In football, the Bengals have never won a Super Bowl, and have subjected their fans to humiliating defeats in their past seven playoff games (that’s 28 years without a playoff game win). Only Cleveland’s Browns are a sadder NFL franchise. But at least Cincinnati’s Ohio neighbors to the northeast tasted a championship with the Cavs. No such luck for Cincinnati.
Buffalo achieved the pinnacle of misery last year, gaining the top spot in our rankings, so the city has seen some progress. Yes, the Buffalo Bills did make the playoffs last year, after an almost 20-year drought. But they were quickly dispatched by the Jacksonville Jaguars in the Wild Card Playoffs, and that was that. Memories of the Bills’ four straight (losing) trips to the Super Bowl in the early 1990s are starting to feel like the good-old days, and it will take much more than a 9-7 season to get Bills fans feeling good again.
The Sabres, one of hockey’s least successful franchises of the past decade, appear to actually be getting worse, coming in dead-last in the NHL this season by a wide margin. At this point, it would take Pat LaFontaine coming out of retirement to pull the Sabres out of their misery. The city remains without a championship in either the NFL or the NHL, and no reasonable prognosticator would expect this to change in the next few years.
Detroit may at first seem a somewhat unusual choice to be in the top 5 most miserable sports cities in North America. After all, the Red Wings — until recently — have been one of the NHL’s most consistently successful franchises, appearing in 25 straight postseasons through 2015-16, while the Detroit Pistons were also a strong NBA franchise in the last decade.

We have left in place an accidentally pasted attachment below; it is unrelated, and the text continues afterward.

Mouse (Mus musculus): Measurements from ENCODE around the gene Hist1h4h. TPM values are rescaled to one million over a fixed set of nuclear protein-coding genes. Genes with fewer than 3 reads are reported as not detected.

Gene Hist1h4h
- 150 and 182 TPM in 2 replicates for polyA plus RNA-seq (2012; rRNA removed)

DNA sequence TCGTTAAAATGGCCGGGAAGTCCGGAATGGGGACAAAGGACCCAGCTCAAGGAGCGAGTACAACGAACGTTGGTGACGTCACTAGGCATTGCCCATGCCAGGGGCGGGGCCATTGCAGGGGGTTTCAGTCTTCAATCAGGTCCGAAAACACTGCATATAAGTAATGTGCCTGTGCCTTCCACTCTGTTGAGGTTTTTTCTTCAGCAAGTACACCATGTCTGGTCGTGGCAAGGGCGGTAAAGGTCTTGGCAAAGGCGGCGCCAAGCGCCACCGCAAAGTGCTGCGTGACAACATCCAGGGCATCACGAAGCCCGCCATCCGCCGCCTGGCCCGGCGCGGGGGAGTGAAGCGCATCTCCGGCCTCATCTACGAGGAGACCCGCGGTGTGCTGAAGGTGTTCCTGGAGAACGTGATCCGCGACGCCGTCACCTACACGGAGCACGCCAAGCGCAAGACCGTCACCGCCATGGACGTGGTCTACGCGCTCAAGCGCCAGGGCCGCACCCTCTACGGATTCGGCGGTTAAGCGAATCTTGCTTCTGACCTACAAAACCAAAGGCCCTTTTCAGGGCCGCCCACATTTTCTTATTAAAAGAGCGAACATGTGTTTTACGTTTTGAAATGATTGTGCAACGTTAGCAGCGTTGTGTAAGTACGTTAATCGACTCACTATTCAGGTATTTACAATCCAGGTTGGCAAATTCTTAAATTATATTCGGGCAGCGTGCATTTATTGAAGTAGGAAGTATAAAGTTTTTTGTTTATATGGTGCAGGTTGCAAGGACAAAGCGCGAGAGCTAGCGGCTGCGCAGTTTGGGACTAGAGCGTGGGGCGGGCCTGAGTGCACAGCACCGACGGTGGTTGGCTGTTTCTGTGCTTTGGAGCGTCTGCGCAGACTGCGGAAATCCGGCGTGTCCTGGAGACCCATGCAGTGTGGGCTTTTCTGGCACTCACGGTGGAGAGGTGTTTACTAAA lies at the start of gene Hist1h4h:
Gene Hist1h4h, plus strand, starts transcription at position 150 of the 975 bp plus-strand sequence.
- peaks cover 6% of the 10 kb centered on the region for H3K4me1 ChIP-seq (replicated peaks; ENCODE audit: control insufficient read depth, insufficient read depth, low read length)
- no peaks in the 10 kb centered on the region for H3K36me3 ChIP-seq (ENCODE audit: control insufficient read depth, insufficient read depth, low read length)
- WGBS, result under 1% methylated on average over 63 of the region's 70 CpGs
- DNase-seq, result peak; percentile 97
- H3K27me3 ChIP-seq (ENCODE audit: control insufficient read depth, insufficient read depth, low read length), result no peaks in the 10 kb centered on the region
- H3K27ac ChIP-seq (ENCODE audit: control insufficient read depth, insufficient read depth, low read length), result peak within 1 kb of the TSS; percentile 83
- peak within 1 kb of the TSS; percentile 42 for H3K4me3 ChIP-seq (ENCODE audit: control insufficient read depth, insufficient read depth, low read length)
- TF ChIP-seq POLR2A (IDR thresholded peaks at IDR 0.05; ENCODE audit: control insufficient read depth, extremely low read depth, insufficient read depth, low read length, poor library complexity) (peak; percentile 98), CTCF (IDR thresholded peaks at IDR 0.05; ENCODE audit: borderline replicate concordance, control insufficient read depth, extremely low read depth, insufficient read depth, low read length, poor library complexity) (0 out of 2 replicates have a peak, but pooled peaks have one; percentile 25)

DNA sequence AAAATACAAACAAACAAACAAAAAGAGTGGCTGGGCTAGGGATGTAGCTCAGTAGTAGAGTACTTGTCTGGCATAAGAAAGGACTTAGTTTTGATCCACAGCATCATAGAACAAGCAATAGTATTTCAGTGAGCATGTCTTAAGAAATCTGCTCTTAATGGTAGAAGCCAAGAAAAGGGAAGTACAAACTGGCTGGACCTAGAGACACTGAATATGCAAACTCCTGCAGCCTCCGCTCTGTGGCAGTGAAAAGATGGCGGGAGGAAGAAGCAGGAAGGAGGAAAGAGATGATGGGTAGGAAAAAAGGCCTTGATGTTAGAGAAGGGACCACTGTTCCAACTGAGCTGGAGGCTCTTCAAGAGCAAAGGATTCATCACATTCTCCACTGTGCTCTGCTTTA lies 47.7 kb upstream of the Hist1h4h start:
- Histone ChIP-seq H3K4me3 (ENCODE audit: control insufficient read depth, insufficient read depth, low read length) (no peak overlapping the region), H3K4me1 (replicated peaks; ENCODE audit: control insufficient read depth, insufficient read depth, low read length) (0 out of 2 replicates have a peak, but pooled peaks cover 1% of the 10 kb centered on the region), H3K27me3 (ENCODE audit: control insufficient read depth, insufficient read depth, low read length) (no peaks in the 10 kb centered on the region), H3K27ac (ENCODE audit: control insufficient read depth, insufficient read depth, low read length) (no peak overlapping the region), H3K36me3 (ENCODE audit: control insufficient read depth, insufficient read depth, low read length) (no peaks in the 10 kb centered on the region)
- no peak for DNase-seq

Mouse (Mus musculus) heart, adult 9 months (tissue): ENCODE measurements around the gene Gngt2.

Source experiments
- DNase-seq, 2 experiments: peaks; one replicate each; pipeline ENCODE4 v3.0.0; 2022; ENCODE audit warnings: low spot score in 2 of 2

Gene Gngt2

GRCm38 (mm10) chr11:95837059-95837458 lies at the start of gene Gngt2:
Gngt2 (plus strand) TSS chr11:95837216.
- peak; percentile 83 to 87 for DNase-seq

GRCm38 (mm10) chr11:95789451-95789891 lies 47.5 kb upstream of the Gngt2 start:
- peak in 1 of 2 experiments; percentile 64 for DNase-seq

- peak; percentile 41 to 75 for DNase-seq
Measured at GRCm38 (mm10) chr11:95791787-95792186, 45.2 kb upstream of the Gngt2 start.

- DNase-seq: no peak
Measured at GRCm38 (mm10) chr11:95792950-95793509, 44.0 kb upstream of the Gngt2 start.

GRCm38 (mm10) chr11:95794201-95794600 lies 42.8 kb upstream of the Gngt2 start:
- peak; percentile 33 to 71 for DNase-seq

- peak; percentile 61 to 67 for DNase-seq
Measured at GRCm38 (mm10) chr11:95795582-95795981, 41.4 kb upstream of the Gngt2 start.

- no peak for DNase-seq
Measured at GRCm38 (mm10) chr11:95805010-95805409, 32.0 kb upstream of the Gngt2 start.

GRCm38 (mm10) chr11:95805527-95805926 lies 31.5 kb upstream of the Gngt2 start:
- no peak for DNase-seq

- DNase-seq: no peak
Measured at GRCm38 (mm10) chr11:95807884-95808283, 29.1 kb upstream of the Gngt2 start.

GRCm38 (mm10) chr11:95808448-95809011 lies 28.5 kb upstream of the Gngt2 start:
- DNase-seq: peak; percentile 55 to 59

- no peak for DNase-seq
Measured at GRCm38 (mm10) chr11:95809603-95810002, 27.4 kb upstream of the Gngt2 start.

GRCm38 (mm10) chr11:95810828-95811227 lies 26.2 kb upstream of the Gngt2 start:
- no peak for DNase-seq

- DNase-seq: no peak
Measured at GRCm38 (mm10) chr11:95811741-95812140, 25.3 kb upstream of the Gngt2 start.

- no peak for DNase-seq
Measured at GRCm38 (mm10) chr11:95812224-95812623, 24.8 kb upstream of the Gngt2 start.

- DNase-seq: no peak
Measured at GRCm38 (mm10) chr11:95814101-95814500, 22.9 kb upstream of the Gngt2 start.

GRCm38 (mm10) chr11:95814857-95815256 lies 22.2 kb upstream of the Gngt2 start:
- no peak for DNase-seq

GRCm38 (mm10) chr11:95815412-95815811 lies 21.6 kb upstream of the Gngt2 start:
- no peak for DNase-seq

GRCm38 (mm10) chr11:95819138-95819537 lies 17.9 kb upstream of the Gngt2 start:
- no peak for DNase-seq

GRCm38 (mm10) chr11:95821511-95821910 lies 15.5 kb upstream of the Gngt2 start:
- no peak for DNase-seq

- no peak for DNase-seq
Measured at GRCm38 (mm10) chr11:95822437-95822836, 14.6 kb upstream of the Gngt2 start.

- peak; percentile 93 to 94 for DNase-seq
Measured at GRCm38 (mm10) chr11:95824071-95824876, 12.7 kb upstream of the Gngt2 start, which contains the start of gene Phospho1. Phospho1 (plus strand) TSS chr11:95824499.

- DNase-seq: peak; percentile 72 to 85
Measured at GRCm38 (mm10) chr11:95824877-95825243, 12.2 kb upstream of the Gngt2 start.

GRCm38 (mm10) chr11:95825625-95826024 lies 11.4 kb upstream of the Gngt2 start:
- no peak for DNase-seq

Nevertheless, our data suggests that Detroit fans care most about their baseball (Tigers) and football (Lions) teams, both of which have caused nothing but sorrow for their loyal fans. The Tigers last won a World Series in 1984, but gave their fans some hope starting in 2005 with a strong (and expensive) free agent push led by owner and Detroit native Mike Ilitch. Expensive signings of players like Pudge Rodriguez, Magglio Ordonez and Prince Fielder led to a decade of success along with two World Series appearances, but the team could never get over the top and win an elusive championship.
The story of the Lions is even less positive. The team has failed to win a playoff game since 1991 (a 38-6 stomping of the Cowboys, for those Lions fans with long memories), and have the ignominious honor of a winless season in 2008. The Lions’ many poor drafting decisions over the years have kept the team at a standstill, and so the future does not look particularly bright for the pride of the Motor City.